The European transmission specialist ZF has estimated that the European market was 85% manual in 2000, and will still be 72% manual in 2010. By contrast, the company estimated the NAFTA market at only 14% manual in 2000, falling to 10% by 2010, and the Japanese market at 23% manual in 2000, falling to 16% in 2010. Within these small proportions of manual transmissions there is of course not only the minimum-cost motorist, but also the niche market of the high performance sporting driver, who is far more likely to insist on manual transmission for the sake of being able to exercise complete control over the vehicle – although even this view is beginning to be challenged by some technical developments.

Other markets with very low demand for automatic are Eastern Europe (0.9% in 2002), through sheer technical backwardness, and South America (1.7% in 2002) where attitudes closely parallel those of Latin Europe. By contrast, some of the developing markets are far less resistant to automatic. Considering China and India as parts of a mainland Asia market, the automatic share in 2002 was no less than 28.8%, getting on for twice the West European penetration, and this could be a significant factor in the way the transmissions sector develops worldwide in the first decade of the 21st century.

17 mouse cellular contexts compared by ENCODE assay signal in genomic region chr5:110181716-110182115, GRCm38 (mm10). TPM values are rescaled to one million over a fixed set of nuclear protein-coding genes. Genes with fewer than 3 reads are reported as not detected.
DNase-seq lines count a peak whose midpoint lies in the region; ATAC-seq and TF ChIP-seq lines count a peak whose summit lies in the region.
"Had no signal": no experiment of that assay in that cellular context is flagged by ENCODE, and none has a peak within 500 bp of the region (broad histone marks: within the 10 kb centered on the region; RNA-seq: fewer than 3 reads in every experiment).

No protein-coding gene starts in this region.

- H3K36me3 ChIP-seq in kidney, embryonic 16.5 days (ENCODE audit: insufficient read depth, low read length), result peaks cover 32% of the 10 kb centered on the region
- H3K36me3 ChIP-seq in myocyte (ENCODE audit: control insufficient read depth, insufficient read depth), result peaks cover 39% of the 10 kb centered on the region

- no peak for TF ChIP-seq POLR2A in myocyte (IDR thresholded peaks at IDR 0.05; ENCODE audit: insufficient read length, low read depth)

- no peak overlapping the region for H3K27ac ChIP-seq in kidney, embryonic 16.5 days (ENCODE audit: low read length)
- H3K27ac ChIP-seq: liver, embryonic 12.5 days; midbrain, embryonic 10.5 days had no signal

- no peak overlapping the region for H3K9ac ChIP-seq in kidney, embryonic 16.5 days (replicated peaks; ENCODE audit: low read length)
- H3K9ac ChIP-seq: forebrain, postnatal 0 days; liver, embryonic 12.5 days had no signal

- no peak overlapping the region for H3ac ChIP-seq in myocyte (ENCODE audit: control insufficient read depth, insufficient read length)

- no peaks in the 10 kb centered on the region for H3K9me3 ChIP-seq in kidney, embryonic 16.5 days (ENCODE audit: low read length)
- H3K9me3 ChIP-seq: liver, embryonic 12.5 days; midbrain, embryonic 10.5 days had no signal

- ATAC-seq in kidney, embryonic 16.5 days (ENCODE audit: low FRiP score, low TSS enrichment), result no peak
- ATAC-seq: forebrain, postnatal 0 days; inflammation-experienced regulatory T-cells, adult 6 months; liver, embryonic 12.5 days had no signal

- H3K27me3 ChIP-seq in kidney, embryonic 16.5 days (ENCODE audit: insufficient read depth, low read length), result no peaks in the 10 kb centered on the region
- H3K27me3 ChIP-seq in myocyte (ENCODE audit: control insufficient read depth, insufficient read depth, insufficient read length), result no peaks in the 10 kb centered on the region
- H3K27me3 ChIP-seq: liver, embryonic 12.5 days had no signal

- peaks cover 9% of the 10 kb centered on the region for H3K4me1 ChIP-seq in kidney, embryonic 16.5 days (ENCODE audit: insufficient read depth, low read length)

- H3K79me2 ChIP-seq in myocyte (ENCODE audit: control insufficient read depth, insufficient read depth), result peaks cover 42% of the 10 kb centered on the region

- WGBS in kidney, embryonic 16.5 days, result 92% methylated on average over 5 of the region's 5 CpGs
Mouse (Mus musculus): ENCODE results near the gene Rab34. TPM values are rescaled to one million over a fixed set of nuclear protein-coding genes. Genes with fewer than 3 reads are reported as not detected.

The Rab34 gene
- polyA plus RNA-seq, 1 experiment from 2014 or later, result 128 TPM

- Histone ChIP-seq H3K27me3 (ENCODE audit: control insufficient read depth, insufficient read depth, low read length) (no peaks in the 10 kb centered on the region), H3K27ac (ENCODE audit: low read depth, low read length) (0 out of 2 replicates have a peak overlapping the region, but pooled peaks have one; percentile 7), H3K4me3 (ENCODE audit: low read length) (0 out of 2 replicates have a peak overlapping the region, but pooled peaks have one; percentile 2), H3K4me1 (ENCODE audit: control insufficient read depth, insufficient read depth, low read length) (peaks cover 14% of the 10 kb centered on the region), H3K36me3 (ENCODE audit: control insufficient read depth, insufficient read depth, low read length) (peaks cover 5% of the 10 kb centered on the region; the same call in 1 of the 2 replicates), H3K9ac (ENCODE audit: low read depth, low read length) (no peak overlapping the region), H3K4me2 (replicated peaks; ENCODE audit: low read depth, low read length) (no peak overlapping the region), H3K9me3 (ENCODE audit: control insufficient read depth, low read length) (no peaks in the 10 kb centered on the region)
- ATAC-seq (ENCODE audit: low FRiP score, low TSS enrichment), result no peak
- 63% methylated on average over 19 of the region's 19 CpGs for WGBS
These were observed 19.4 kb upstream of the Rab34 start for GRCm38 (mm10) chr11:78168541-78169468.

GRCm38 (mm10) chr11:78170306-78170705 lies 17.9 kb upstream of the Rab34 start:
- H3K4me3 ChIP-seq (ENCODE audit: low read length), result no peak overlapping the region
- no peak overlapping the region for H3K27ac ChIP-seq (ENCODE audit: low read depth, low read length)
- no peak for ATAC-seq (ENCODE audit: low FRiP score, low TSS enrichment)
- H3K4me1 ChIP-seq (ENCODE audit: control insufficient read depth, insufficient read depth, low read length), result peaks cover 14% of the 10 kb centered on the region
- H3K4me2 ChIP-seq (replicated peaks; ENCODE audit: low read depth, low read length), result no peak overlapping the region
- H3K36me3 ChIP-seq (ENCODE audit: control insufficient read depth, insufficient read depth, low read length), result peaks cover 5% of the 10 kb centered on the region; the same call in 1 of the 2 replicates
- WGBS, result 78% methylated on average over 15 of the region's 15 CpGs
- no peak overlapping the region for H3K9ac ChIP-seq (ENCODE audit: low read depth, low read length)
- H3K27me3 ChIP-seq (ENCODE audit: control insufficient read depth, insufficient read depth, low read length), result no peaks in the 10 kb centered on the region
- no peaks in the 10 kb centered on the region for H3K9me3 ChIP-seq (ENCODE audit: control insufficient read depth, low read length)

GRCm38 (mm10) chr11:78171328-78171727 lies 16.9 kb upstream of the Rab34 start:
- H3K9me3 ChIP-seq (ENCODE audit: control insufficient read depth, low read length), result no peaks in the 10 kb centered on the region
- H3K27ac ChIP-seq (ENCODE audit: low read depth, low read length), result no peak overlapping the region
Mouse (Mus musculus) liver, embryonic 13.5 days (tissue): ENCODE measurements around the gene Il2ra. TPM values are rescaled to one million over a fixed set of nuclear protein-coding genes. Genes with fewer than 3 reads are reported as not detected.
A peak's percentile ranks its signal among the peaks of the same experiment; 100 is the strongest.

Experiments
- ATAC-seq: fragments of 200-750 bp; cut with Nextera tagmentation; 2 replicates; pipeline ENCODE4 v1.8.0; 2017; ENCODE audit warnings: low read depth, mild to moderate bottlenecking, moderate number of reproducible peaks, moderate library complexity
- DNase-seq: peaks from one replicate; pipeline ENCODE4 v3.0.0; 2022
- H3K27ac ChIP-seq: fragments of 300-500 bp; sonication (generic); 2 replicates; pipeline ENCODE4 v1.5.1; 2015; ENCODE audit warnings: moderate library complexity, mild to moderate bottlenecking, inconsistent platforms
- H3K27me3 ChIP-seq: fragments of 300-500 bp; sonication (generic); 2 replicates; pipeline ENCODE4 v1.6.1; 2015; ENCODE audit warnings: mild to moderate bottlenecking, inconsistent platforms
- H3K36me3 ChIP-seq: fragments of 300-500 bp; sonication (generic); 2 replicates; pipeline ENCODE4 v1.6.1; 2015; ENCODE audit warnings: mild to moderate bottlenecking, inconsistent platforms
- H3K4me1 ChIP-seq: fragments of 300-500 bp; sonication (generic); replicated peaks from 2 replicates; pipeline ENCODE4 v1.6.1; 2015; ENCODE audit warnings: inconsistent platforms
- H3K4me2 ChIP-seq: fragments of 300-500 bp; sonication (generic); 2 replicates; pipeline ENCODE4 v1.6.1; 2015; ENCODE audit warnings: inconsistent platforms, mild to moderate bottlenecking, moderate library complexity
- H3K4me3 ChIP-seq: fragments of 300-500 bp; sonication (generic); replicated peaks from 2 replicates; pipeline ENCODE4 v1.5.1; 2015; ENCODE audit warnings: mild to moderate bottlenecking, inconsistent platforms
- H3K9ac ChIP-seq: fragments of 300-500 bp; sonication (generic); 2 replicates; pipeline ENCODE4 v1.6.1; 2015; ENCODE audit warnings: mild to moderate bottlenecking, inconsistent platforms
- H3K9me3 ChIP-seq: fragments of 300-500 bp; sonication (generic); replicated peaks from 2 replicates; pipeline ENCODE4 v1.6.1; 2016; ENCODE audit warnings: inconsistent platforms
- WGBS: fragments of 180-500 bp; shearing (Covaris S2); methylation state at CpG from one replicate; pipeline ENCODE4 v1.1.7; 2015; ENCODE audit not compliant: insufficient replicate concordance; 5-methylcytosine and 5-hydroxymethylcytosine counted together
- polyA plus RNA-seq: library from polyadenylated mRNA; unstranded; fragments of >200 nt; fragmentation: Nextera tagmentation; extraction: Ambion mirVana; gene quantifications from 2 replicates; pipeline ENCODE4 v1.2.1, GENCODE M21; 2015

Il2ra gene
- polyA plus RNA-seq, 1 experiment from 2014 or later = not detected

Expert Analysis
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The steady growth in demand for automatics in markets outside North America and Japan has medium-term implications for the overall shape of the transmissions industry. Analysis suggests that world-wide, automatics will take more than 50% share of all transmission production for new vehicles by 2007, and that by 2010 automatics will command a 55% share of the market. At that stage, world-wide demand should amount to around 28.2 million manual transmissions – of which in turn nearly 44% will be supplied in western Europe – and 34.9 million automatic transmissions.

Technical alternatives